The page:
We all understand the value of a solid and well-considered strategy.
We know the benefits of research and data.
And we get the need for clarity around what needs to be achieved.
But sometimes it can be hard to know where to start when it comes to planning for a change programme, an upcoming campaign or a new project, particularly at times like these when brains feel overburdened and workloads are even more weighty than usual.
This is where frameworks can help.
And there are three super useful structures that we employ at Alive.
The ARROW framework, the narrative framework and the message palette are all described in the brilliant book, Successful Employee Communications, written by Sue Dewhurst and Liam Fitzpatrick. And this is how they work…
The ARROW framework
The ARROW framework offers a series of questions to guide you and your stakeholders along a conversation route to explore the problem to be solved.
Aim. It begins by guiding you to ask about the destination to be reached, in business terms. What should be different, and how does this translate into behaviours and targets?
What do you need to be different? What business targets should be achieved?
Reality. Next, it prompts you to explore the current state. What is happening now, and how is this problematic? What are the current behaviours, and what’s driving them? How do we know – is research needed?
What do people know at this point? Where do we stand against targets?
Roadblocks. The framework then examines the journey between the current state and the destination. What might stand in the way? Have changes like this been made before? What happened? Are there lessons to be learned?
What could stop the project being successful? What’s the worst thing that could happen?
Opportunities. This section invites you to explore where time is best invested. Of everything that needs to be achieved, what matters most of all?
What’s the one thing that matters most over the next six months? What’s the easiest step we can help people take first?
Who and when. Finally, it prompts you to ask who is affected or needs to make changes; when targets should be achieved, or changes need to be made.
Who is directly affected by this? When does this project need to be completed?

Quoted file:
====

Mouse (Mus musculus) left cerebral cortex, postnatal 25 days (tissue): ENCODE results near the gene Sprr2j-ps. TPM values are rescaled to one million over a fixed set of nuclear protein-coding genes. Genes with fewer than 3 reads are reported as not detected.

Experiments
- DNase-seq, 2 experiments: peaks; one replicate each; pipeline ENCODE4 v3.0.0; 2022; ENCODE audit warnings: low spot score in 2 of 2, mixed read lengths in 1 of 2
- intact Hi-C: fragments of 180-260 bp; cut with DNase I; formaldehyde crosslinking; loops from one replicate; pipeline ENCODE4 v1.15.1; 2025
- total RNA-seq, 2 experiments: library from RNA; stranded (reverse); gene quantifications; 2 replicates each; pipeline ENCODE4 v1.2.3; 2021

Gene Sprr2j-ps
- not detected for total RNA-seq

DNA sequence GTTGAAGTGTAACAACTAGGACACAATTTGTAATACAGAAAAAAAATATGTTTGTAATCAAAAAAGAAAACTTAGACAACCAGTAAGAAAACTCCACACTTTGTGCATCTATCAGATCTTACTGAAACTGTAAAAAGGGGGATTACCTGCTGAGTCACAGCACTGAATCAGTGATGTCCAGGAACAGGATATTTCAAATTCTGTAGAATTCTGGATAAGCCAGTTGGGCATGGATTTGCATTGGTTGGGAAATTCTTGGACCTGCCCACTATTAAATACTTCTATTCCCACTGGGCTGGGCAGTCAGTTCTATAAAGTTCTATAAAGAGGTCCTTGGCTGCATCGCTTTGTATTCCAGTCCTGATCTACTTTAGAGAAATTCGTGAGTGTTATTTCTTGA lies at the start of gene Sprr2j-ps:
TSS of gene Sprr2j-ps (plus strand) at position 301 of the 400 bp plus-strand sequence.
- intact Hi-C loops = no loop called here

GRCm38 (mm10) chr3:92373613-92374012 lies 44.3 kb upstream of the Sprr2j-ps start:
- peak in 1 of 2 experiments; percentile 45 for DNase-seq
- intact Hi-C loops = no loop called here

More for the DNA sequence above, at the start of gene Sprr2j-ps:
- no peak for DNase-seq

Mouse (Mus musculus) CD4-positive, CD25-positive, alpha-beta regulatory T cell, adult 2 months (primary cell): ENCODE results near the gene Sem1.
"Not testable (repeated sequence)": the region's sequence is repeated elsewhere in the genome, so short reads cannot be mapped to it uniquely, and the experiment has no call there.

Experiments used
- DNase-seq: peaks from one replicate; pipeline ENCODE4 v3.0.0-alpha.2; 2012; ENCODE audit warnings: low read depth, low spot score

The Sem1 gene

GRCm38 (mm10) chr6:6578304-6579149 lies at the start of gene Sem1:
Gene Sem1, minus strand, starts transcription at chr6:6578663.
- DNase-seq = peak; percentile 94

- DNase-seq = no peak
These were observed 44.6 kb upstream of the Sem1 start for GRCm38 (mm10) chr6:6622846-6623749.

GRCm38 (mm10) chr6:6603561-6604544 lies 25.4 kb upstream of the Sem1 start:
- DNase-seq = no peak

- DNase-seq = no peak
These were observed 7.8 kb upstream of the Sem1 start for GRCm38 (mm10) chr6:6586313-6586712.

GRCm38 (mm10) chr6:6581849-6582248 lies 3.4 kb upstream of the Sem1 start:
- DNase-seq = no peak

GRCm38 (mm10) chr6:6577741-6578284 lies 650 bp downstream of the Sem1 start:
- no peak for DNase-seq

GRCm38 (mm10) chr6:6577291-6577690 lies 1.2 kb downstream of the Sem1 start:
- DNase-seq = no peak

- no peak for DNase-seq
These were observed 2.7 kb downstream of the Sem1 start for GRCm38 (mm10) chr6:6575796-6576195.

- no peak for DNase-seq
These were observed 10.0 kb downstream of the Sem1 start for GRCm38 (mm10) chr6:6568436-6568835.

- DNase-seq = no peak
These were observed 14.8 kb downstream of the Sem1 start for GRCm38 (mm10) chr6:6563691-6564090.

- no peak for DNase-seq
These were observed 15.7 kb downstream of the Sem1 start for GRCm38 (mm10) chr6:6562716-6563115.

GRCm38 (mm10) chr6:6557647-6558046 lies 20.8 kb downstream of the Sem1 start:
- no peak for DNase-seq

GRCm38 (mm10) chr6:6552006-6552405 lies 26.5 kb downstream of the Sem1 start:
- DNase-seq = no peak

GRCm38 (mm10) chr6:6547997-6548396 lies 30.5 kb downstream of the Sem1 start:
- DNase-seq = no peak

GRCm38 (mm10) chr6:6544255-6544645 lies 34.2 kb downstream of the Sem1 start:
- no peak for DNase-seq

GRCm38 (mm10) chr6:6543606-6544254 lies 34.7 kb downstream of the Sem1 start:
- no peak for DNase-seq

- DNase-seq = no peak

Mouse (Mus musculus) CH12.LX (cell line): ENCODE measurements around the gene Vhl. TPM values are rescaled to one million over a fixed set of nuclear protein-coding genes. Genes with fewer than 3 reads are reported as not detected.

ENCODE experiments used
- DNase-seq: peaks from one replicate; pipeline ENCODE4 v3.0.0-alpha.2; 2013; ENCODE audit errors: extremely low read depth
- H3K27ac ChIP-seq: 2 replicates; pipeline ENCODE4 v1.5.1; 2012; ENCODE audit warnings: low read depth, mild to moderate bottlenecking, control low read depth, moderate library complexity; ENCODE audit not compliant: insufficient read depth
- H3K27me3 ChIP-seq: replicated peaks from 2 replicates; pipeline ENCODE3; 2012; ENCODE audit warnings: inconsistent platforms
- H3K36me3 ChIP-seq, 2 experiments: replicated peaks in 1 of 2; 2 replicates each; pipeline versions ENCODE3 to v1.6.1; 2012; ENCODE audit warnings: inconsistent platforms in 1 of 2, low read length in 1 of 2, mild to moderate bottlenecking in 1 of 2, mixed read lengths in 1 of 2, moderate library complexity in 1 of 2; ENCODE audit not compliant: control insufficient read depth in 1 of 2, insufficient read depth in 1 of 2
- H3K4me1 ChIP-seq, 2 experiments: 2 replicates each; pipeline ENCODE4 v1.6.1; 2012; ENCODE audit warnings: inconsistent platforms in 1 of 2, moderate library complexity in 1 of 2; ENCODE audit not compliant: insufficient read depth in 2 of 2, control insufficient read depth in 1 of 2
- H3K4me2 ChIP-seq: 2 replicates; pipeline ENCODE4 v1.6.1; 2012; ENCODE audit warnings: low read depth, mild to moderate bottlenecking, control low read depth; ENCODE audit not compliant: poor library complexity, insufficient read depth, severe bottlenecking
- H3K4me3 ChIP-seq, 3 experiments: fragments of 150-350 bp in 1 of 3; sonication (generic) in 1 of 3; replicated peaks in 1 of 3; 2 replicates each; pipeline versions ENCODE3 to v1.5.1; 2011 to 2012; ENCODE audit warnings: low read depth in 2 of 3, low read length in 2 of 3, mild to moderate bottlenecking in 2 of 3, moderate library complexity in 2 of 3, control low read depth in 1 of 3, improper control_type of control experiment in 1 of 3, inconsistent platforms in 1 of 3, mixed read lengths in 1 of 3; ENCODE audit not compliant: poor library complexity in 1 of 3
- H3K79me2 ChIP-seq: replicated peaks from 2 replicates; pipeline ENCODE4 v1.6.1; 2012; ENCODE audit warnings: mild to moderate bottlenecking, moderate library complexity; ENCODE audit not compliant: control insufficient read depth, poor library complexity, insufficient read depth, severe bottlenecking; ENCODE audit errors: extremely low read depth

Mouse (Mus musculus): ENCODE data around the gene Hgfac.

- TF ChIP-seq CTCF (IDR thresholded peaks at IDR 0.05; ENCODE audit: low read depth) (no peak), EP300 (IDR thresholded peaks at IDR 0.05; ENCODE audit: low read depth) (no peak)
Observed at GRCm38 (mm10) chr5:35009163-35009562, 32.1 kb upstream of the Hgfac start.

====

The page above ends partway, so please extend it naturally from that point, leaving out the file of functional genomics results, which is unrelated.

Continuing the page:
The book offers plenty more questions to explore the problems and the challenges being faced. They don’t necessarily need to be asked in this order. They are simply prompts to make sure each area is covered.
The narrative framework
A narrative is simply a great story, told well and truthfully, about your organisation. It’s the wider context into which your messages fit, it helps people to understand what you stand for, where you’re heading and how you’ll get there. Narratives need to make sense about what is happening, reflect what people believe and be true. The narrative framework is a structured way to lay out the stages of your story and the key features to be included.
It explores the situation, the destination to be reached, the journey to get there and a prize at the end that is recognisable and compelling:
- Our challenge: The current and future environment, and what stakeholders such as customers or regulators expect now and tomorrow. It can include a significant danger or an opportunity to be grasped.
- Our destination: The end state to which the organisation is headed and a sense of the commitment of leaders or decision-makers to that goal.
- The journey: The steps and milestones towards the destination. It should refer to the resources (material and emotional) that will be needed and where they will come from.
- The prize: A statement of what reaching the destination will bring.
The message palette
So, you’ve run through your ARROW framework to understand what people think, and your narrative framework helps provide a platform upon which to explain how things are happening. You now need to focus on the central idea that you need to get over in order to get results. And this is where your message palette fits in.
Typically, you will want to spell out:
The overall communications objective you have set yourself, possibly broken down according to what you want people to:
Do – the actions you need taken;
Feel or believe – the emotional impetus that will motivate people;
Know – the facts and logical reasoning;
- A simple, memorable statement of the idea you want to get over;
- Why the audience should care;
- A maximum of three or four supporting ideas;
- Proof points or ‘killer facts’ that support the ‘why’ and the ‘how’ of your message.
Bringing it all together
When we’re presented with a new project, these three frameworks form part of our go-to toolkit that helps us to set the scene, understand the story, dissect the challenges and help to define the necessary outcomes. They form a logical process that can bring a stack of information together, define the questions that need to be asked and find a way forward. They bring clarity to our thinking and a structure to the work, the timescales and the tactics which follow.
And they can help you too.